When people with MBAs talk about marketing, it's all about jargon: "Return on Investment," "Target Audience," etc. In the real world, marketing is simply a stunt.
Stunt vs. Marketing
A stunt is wearing a gaudy suit and doing an eye-caching performance in front of people, while marketing is making your products look great and showing them off in front of people (e.g., on a TV commercial). There's not much difference between the two. If you make your products look nicer and show them off to more people, you will get more attention. As a result, you can sell more products.
When you are planning marketing campaigns (stunts), you need to expand your imagination. There are things other than your products that you can show people. Think of a motor show. There are always women wearing clothes totally irrelevant to the products (in this case, motor vehicles). On top of that, they don't even promote the products; they just stand beside them. Even such illogical stunts get a lot of attention from the show's audience. Your attention might have already been taken by those women, but the point I’m making is that there are all sorts of stunts to get people’s attention other than just showing your products.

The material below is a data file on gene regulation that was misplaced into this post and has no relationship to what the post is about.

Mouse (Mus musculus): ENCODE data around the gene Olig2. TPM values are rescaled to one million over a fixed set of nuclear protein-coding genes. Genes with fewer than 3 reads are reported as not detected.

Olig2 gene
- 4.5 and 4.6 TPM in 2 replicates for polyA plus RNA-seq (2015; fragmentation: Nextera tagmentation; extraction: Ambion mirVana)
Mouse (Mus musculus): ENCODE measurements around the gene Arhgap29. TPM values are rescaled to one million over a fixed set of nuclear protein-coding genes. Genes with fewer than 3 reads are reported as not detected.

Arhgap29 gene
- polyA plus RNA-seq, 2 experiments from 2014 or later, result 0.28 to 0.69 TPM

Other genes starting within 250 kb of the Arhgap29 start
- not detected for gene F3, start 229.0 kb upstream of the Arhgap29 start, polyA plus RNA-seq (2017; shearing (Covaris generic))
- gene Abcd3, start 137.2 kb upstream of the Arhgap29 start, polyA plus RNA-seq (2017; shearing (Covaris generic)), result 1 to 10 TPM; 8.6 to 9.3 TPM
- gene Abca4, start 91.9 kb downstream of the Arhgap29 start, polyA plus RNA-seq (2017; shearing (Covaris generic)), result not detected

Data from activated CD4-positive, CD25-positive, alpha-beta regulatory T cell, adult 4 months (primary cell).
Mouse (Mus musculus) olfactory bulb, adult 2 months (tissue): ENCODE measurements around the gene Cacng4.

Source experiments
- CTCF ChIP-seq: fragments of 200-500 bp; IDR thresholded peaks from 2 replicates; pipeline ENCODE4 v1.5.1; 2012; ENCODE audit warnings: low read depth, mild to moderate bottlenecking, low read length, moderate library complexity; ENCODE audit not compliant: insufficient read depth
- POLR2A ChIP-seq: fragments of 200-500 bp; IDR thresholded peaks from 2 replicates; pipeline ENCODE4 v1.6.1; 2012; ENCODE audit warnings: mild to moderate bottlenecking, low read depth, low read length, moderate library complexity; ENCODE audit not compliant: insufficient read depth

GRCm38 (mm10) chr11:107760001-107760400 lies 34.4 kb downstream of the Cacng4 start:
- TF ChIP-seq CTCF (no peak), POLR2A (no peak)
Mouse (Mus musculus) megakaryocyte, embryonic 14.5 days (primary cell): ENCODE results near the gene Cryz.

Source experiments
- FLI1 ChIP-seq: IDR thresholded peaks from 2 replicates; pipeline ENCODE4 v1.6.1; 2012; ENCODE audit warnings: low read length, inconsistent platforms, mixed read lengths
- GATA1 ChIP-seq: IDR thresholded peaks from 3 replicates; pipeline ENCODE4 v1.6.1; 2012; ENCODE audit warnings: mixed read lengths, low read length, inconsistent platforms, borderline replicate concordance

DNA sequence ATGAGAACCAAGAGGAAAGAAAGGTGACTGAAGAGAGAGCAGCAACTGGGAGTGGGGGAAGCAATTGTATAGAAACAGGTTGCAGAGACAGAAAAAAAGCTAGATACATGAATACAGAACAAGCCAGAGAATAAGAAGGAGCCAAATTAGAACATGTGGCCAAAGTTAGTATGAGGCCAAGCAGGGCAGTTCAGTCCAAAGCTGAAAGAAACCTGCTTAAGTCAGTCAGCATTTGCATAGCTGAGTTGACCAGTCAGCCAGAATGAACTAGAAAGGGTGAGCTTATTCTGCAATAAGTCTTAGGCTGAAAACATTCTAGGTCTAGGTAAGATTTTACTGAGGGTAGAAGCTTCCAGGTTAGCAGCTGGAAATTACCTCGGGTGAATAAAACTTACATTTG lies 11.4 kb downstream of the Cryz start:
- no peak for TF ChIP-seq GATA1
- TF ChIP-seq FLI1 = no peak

Moreover, when businesses use social networking sites like Facebook, Twitter, and YouTube, people, especially corporate executives, want to maintain professionalism (e.g., by posting a mission statement). Sure, it gives a professional appearance, but it also makes your business look like just another ordinary company, and you can get attention from very few people. Good, bad, or ugly, you've got to do some attention-grabbing stunts if you want to be noticed and sell more products.
© December, 2011